What type of data can your company afford to lose? Customer information? Financial records? How about trade secrets? If the answer is “none of the above,” your data security program needs to adequately address the threat of phishing.
More than four in 10 data breaches in 2016 involved some type of social engineering, according to a new cyber security study from Verizon. And almost all of those social attacks used phishing emails.
Phishing breaches most often target trade secrets, according to Verizon’s 2017 Data Breach Investigations Report, which found that personal information is the second most common target. And at an average of $4 million, the cost of a single data breach can be enough to bankrupt a business. It’s not just direct costs you have to worry about, it’s also the indirect costs like reputation damage and customer churn that can have a devastating effect on your business.
Think your industry is safe from phishing attacks? Think again. While highly regulated industries with sensitive data such as healthcare and financial services are often on higher alert regarding cyber security, it was actually the manufacturing sector that had the highest rate of phishing attacks in 2016, according to the Verizon study. It just goes to show that all businesses, regardless of industry, should be on guard for social engineering attacks, which exploit the human element in your IT security infrastructure.
Phishing training and testing
“Train your employees on security awareness, and encourage/reward them for reporting suspicious activity such as potential phishing or pretexting attacks,” recommends the Verizon study.
Phishing training and testing can help you to identify vulnerabilities and monitor the effectiveness of information security policies, procedures and training at your company. In these highly targeted tests, an email with a fake, but harmless, link is sent to targeted employees. Employees who click on the link will be directed to a website with training resources about phishing, and test performance is measured and reported to management.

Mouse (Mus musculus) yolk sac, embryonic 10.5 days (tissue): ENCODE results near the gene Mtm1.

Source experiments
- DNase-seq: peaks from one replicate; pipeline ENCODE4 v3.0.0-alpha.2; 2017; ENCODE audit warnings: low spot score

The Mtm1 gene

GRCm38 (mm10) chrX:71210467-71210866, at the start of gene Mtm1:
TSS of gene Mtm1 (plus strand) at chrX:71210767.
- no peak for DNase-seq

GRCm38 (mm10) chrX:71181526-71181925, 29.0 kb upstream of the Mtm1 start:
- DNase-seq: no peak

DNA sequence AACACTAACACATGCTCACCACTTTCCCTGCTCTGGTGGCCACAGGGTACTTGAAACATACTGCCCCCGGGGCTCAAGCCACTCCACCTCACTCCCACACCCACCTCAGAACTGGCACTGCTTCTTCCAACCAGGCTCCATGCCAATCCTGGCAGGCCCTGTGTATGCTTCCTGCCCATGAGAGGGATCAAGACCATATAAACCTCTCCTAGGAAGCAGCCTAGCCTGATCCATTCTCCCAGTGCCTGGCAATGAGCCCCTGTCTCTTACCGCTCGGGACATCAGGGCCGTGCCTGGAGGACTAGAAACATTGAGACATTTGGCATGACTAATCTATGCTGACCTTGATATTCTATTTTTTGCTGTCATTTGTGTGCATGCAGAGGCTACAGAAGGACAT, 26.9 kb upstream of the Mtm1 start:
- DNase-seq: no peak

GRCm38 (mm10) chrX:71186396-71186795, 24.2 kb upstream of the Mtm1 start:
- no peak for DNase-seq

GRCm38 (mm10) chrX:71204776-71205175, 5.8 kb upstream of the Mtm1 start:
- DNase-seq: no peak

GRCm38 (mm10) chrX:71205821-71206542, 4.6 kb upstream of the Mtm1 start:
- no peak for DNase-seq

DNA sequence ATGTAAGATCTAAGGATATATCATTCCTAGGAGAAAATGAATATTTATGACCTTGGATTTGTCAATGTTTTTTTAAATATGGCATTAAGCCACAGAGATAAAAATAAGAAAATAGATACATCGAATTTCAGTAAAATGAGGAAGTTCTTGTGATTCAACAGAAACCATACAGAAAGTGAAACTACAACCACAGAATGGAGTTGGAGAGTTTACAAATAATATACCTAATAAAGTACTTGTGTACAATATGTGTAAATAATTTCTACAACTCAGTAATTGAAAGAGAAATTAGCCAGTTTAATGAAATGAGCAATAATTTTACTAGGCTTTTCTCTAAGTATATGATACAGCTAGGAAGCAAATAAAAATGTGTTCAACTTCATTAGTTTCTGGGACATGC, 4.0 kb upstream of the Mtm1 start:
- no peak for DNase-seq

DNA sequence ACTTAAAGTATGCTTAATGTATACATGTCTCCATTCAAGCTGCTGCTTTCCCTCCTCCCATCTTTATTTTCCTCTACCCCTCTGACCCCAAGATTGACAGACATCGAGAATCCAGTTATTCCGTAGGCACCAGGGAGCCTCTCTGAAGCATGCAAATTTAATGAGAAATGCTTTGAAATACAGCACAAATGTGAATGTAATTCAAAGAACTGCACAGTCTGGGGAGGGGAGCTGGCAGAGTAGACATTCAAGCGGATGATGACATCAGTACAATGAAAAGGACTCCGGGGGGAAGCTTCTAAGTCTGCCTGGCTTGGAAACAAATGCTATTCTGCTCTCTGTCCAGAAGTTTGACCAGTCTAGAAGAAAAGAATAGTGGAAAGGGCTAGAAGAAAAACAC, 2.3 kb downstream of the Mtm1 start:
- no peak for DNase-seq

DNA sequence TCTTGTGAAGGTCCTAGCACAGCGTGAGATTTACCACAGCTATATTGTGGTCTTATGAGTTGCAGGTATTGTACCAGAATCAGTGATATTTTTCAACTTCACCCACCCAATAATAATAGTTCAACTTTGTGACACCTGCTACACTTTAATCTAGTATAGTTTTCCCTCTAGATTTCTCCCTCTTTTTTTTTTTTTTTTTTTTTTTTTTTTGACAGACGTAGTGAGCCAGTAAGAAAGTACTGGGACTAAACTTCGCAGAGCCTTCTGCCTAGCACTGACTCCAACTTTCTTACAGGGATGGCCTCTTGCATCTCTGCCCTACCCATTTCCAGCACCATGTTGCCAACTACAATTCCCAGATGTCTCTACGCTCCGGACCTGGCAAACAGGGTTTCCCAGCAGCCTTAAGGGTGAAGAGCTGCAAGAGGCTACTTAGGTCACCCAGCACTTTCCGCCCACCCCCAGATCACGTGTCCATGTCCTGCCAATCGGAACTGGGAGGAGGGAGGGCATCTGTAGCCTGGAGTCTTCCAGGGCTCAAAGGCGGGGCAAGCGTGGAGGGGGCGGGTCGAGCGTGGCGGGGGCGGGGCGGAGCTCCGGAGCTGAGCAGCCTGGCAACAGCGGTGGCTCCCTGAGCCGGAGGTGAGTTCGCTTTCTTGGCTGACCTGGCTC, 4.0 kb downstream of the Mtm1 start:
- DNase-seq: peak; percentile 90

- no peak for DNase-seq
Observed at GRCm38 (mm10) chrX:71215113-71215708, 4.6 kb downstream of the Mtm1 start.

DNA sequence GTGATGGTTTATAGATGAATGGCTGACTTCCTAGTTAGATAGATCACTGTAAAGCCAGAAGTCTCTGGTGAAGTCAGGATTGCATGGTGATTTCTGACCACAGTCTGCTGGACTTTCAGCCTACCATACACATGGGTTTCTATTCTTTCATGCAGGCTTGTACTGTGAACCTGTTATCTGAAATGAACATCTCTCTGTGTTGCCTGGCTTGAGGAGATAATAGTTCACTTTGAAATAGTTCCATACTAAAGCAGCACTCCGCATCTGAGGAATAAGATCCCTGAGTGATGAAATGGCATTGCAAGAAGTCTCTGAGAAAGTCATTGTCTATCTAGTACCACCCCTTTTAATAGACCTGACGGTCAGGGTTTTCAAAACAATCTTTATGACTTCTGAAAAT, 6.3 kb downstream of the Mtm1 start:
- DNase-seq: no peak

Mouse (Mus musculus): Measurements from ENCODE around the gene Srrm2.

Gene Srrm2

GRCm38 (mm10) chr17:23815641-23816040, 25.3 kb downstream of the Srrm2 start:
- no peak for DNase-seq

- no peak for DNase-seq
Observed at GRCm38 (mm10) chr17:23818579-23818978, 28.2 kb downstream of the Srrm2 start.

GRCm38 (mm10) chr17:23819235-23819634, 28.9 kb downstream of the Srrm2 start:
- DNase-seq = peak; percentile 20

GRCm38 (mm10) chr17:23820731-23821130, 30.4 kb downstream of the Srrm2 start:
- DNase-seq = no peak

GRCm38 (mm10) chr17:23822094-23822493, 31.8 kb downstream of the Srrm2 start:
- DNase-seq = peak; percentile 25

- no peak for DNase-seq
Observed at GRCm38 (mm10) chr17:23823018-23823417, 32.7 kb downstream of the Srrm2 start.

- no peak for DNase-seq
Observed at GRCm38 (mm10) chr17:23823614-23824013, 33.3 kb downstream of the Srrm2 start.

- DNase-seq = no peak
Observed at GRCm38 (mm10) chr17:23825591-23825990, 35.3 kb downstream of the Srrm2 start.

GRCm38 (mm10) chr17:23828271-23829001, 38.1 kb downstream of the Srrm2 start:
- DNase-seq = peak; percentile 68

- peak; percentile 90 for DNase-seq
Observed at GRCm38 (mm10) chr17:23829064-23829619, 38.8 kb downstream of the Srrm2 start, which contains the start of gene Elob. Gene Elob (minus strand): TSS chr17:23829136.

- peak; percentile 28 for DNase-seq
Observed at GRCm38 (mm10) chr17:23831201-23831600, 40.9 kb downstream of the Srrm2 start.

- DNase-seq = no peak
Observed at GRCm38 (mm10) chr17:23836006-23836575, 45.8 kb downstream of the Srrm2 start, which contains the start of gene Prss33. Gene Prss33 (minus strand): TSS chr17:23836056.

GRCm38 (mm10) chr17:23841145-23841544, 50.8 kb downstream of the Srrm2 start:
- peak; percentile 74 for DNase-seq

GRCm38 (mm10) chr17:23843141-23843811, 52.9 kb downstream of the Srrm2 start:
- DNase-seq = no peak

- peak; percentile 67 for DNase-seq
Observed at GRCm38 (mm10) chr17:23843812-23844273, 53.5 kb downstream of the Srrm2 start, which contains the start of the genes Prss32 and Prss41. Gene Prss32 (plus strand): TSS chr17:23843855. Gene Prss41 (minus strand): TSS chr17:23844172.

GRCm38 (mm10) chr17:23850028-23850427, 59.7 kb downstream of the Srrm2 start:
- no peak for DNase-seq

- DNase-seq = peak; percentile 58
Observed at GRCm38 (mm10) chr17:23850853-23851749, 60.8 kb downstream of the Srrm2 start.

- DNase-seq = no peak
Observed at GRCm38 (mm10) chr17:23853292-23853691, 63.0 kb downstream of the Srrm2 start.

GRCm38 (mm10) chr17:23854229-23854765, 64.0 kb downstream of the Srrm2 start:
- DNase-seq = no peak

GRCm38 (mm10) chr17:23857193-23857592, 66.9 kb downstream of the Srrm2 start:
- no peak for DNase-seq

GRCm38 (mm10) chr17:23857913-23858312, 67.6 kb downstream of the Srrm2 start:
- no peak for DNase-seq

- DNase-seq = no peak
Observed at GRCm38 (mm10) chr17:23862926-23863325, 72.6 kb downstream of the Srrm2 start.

The greater an employee’s awareness, the better prepared he or she will be to identify a phishing attack to could potentially compromise the company’s sensitive data.
Reporting cyber threats
Training your employees can go a long way toward boosting your data security, but you also need to have reporting mechanisms in place. The Verizon study found that in cases where there was a reporting mechanism for users to report suspicious emails, one in five users reported the incident, a notably higher number than the one in 14 users who made the mistake of clicking on a link in a phishing email.
Unfortunately, many organizations don’t have clear policies or processes surrounding reporting, and consequently their employees lack proper channels for alerting the company to threats.
What is the process for reporting at your organization? How often are you training your employees to recognize the latest types of phishing schemes?
The good news is that it’s not too late to bolster your defenses.
Kaufman Rossin’s PhishNet service can help you to train and test your employees’ cyber security awareness quarterly or semiannually. Contact us to learn more about how we can help you to identify your vulnerabilities and mitigate your risk of phishing and other types of cyber attacks.
Jorge Rey, CISA, CISM, CGEIT, is an information security and compliance director at Kaufman Rossin, where he provides IT security consulting services to businesses in a variety of industries. Kaufman Rossin is one of the Top 100 CPA and advisory firms in the U.S. Jorge can be reached at firstname.lastname@example.org.
Roberto Valdez, CPA, is a risk advisory services professional in Kaufman Rossin’s Boca Raton, Florida, office and provides IT security consulting services to businesses in a variety of industries. Roberto can be reached at email@example.com.